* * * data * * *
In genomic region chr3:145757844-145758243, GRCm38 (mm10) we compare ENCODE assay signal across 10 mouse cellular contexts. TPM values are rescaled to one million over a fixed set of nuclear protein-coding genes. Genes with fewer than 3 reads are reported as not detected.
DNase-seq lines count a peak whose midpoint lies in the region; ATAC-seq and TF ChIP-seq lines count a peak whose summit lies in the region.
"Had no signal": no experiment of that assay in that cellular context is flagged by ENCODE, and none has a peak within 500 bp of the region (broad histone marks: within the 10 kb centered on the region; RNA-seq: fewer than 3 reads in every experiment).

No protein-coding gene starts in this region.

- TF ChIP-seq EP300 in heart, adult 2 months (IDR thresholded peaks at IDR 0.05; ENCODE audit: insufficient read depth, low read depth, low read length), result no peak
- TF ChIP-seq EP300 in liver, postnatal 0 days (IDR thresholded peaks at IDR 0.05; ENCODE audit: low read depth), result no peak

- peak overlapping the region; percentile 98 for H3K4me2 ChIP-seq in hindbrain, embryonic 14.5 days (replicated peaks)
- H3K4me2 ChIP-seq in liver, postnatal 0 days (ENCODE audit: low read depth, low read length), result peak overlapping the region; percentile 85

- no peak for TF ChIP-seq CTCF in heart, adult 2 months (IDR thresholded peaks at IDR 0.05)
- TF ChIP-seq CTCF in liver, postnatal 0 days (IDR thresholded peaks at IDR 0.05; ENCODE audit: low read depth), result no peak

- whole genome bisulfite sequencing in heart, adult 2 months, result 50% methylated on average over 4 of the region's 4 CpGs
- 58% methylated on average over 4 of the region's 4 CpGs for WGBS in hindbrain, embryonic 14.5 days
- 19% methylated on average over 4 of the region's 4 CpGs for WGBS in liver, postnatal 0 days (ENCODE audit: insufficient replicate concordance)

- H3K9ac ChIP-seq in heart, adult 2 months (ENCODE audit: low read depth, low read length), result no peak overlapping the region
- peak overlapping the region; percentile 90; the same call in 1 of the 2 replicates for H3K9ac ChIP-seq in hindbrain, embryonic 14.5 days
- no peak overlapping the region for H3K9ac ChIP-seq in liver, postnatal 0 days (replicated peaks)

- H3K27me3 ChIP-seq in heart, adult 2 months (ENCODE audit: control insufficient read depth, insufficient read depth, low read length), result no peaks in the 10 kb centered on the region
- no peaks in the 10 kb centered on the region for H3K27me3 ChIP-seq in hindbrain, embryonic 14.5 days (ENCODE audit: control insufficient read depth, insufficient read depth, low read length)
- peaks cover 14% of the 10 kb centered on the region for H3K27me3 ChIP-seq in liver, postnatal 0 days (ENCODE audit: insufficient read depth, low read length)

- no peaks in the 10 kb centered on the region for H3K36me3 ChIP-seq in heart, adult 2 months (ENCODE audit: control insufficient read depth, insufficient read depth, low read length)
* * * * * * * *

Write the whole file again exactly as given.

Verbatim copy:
In genomic region chr3:145757844-145758243, GRCm38 (mm10) we compare ENCODE assay signal across 10 mouse cellular contexts. TPM values are rescaled to one million over a fixed set of nuclear protein-coding genes. Genes with fewer than 3 reads are reported as not detected.
DNase-seq lines count a peak whose midpoint lies in the region; ATAC-seq and TF ChIP-seq lines count a peak whose summit lies in the region.
"Had no signal": no experiment of that assay in that cellular context is flagged by ENCODE, and none has a peak within 500 bp of the region (broad histone marks: within the 10 kb centered on the region; RNA-seq: fewer than 3 reads in every experiment).

No protein-coding gene starts in this region.

- TF ChIP-seq EP300 in heart, adult 2 months (IDR thresholded peaks at IDR 0.05; ENCODE audit: insufficient read depth, low read depth, low read length), result no peak
- TF ChIP-seq EP300 in liver, postnatal 0 days (IDR thresholded peaks at IDR 0.05; ENCODE audit: low read depth), result no peak

- peak overlapping the region; percentile 98 for H3K4me2 ChIP-seq in hindbrain, embryonic 14.5 days (replicated peaks)
- H3K4me2 ChIP-seq in liver, postnatal 0 days (ENCODE audit: low read depth, low read length), result peak overlapping the region; percentile 85

- no peak for TF ChIP-seq CTCF in heart, adult 2 months (IDR thresholded peaks at IDR 0.05)
- TF ChIP-seq CTCF in liver, postnatal 0 days (IDR thresholded peaks at IDR 0.05; ENCODE audit: low read depth), result no peak

- whole genome bisulfite sequencing in heart, adult 2 months, result 50% methylated on average over 4 of the region's 4 CpGs
- 58% methylated on average over 4 of the region's 4 CpGs for WGBS in hindbrain, embryonic 14.5 days
- 19% methylated on average over 4 of the region's 4 CpGs for WGBS in liver, postnatal 0 days (ENCODE audit: insufficient replicate concordance)

- H3K9ac ChIP-seq in heart, adult 2 months (ENCODE audit: low read depth, low read length), result no peak overlapping the region
- peak overlapping the region; percentile 90; the same call in 1 of the 2 replicates for H3K9ac ChIP-seq in hindbrain, embryonic 14.5 days
- no peak overlapping the region for H3K9ac ChIP-seq in liver, postnatal 0 days (replicated peaks)

- H3K27me3 ChIP-seq in heart, adult 2 months (ENCODE audit: control insufficient read depth, insufficient read depth, low read length), result no peaks in the 10 kb centered on the region
- no peaks in the 10 kb centered on the region for H3K27me3 ChIP-seq in hindbrain, embryonic 14.5 days (ENCODE audit: control insufficient read depth, insufficient read depth, low read length)
- peaks cover 14% of the 10 kb centered on the region for H3K27me3 ChIP-seq in liver, postnatal 0 days (ENCODE audit: insufficient read depth, low read length)

- no peaks in the 10 kb centered on the region for H3K36me3 ChIP-seq in heart, adult 2 months (ENCODE audit: control insufficient read depth, insufficient read depth, low read length)